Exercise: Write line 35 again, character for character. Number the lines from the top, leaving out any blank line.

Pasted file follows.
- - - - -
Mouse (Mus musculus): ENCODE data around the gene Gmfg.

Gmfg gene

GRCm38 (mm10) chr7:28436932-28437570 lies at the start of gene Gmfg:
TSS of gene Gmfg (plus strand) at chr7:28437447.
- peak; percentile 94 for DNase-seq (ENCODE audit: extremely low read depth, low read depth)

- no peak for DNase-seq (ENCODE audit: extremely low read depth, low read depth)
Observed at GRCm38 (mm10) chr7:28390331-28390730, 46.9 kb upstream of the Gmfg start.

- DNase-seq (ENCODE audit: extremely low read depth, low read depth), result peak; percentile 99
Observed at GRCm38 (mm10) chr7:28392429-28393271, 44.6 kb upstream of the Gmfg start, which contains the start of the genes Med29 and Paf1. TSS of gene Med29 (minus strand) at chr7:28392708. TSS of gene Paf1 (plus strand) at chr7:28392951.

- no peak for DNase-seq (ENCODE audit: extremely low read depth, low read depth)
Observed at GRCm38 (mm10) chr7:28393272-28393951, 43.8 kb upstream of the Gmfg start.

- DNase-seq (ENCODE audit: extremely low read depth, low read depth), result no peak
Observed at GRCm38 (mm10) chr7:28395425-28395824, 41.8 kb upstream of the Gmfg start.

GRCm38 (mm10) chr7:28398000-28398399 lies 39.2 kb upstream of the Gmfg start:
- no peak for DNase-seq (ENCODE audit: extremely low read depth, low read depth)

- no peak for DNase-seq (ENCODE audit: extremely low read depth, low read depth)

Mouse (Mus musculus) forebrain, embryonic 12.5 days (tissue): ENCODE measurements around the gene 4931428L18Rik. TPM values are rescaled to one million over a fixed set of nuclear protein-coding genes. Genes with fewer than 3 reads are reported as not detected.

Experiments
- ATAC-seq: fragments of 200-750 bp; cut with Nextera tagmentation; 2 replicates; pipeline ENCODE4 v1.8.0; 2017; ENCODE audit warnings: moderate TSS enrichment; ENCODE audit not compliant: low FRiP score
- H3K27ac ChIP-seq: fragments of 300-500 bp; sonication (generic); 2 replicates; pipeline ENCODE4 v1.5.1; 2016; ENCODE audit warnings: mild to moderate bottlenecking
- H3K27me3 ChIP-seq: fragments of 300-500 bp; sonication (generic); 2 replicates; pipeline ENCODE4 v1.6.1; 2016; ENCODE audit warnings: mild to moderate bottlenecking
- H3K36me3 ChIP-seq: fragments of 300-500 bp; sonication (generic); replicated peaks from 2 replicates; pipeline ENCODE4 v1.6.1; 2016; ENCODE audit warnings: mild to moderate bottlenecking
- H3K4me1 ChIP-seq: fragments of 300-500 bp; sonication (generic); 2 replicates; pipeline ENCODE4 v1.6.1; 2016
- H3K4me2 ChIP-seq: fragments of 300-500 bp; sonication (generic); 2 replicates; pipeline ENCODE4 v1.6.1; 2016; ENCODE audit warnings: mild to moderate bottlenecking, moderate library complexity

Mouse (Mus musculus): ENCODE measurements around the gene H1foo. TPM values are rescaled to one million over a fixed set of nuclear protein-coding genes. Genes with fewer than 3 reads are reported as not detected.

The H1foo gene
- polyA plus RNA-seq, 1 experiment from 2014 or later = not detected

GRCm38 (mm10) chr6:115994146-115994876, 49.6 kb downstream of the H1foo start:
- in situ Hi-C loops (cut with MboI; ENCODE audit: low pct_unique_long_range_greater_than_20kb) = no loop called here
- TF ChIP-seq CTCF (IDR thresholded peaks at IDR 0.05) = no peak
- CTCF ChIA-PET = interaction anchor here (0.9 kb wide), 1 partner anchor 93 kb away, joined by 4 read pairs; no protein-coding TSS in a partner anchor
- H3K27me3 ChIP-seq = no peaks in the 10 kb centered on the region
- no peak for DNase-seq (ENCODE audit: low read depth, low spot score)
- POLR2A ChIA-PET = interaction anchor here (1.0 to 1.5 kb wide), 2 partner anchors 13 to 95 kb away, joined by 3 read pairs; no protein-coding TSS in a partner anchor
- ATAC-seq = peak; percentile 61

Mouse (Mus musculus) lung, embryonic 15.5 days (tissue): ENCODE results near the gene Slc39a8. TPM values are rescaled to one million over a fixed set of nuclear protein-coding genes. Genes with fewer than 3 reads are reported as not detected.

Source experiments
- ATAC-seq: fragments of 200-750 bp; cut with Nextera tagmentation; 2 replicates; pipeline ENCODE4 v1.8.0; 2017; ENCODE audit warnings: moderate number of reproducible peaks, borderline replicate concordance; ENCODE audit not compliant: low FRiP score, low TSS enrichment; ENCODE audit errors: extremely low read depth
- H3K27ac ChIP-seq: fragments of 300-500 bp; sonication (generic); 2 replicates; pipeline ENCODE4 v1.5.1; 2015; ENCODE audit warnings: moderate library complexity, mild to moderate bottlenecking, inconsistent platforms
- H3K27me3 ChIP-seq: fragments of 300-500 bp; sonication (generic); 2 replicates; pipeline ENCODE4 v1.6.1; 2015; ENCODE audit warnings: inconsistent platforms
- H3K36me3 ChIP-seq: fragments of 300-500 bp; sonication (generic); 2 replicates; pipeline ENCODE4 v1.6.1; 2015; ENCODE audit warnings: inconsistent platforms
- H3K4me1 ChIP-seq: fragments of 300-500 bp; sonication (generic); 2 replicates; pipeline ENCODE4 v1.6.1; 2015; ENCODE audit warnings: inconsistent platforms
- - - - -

- ATAC-seq = peak; percentile 61